By Cody Frank
You wear the newest fads, take class, and watch your health. However, are you only taking class? Are you cross training?
Cross training is a word you may hear often, however are you aware of all the benefits? Why it’s important? The definition is to engage in various sports or exercises especially for well-rounded health and muscular development.
Lucky for you, whether you are exercising for competition or for improved health and fitness the basics of cross training are similar. For starters, you can vary your exercise program from day to day by trying different activities or by adding a new exercise to your normal routine. The Department of Health and Human Services recommends that for a normal healthy adult you exercise at least 150 minutes a week of moderate aerobic activity or 75 minutes a week of vigorous aerobic activity. (Aerobic activity requires oxygen). There is also the option to combine vigorous and moderate exercise. It is recommended to spread exercising throughout the duration of the week. Strength training (which is an anaerobic activity and does not require oxygen) is advised to occur 1-2 times a week.
Specifically for dancers, the following cross-training activities are ideal to reach maximum Fly Gyal potential:
*Yoga –Will lengthen and strengthen your muscles. Beneficial for the mind as well.
*Pilates – Strengthens core. You will always hear the teacher say core at least once in class or rehearsal.
*Swimming – Allows dancer’s joints to have some relief against the floor. When in the water, gravity does not affect you.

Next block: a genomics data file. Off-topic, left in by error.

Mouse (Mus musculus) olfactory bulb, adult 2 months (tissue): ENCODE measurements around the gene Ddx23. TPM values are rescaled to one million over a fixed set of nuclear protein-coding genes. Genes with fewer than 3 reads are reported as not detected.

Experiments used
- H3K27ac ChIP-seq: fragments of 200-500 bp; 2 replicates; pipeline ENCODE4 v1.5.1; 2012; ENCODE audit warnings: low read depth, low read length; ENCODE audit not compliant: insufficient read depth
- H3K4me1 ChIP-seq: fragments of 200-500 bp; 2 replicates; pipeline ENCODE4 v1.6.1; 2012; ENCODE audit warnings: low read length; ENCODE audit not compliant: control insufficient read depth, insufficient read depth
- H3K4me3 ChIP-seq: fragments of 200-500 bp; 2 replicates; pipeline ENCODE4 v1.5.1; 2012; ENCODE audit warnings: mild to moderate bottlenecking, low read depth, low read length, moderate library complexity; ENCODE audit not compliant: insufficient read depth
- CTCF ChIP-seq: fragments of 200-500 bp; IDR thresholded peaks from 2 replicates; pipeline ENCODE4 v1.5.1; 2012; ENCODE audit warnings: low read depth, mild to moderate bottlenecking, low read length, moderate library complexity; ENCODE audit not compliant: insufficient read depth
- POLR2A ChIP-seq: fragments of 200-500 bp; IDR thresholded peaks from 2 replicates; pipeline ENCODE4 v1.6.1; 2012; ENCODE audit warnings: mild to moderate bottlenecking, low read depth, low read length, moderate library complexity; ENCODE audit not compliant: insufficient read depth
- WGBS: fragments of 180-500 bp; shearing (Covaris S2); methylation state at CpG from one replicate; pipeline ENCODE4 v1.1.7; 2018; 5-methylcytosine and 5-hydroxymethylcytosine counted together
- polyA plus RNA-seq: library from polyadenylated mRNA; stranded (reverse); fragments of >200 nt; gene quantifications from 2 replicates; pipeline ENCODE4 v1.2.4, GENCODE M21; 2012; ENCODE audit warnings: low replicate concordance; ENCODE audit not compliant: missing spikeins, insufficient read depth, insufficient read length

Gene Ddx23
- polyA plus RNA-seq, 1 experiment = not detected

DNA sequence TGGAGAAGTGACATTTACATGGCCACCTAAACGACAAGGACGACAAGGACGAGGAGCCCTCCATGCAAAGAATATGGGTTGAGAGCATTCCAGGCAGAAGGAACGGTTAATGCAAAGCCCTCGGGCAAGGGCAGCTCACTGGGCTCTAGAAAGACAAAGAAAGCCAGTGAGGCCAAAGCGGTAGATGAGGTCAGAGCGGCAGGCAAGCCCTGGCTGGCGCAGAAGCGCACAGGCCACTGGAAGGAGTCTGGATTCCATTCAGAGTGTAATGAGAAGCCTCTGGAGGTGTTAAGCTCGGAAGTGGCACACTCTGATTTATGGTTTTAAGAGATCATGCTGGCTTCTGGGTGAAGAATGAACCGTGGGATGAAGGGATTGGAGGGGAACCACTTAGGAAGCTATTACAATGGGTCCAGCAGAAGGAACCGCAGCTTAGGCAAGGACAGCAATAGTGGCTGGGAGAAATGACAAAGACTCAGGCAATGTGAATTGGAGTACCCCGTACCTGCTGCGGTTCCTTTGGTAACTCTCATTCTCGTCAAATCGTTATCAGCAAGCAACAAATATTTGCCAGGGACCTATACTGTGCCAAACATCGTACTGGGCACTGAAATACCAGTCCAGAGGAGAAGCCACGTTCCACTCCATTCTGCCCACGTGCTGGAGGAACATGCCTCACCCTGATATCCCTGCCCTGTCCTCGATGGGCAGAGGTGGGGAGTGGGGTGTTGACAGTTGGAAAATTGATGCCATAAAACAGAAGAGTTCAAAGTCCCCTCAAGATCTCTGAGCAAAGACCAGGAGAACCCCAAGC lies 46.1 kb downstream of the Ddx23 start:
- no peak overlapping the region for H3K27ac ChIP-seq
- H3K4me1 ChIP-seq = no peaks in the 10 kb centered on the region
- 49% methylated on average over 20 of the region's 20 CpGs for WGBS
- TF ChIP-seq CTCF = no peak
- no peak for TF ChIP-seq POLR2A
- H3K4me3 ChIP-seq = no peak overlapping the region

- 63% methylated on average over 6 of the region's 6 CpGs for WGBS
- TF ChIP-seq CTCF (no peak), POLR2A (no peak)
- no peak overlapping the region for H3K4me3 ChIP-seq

*Biking – Can serve as extra help to strengthen quadriceps and gluteus muscles. Keep the resistance at a low setting, do not lean forward, and breathe.
*Cross-country skiing – Increases cardiovascular strength and improves the parallel position.
*Elliptical – A cardiovascular workout without the high impact
*Strength Training – Builds strength. To gain strength, lift heavier weights with fewer repetitions. Lifting less weight with more repetitions will build bulky muscles.
Now that you have some more ideas to use when you cross-train; below are a few key notes to remember.
– Wear supportive shoes. This will help correct imbalances and keep you stable.
– Be aware of your alignment. For instance, when in parallel position, check to see if your knees are in front of your hips and directly over your toes.
– Cross-train in a way that complements your style of dance. Turned out all day? Work on staying parallel. Using the lower body during rehearsal? Then increase your muscle strength in your upper body. Variety is key.
– Limit yourself – don’t over do it and be smart with how you cross-train.
After the above information, you might still be wondering why cross-train? The benefits of cross-training are:
1. Reduces risk of types of injuries by balancing the muscles of the body
2. Provides relief to muscles that are constantly worked.
3. Helps to improve the dancer’s technique, strength, and endurance.
*As always, consult your physician before making changes to your diet and exercise regimen, and take classes from professional, certified instructors.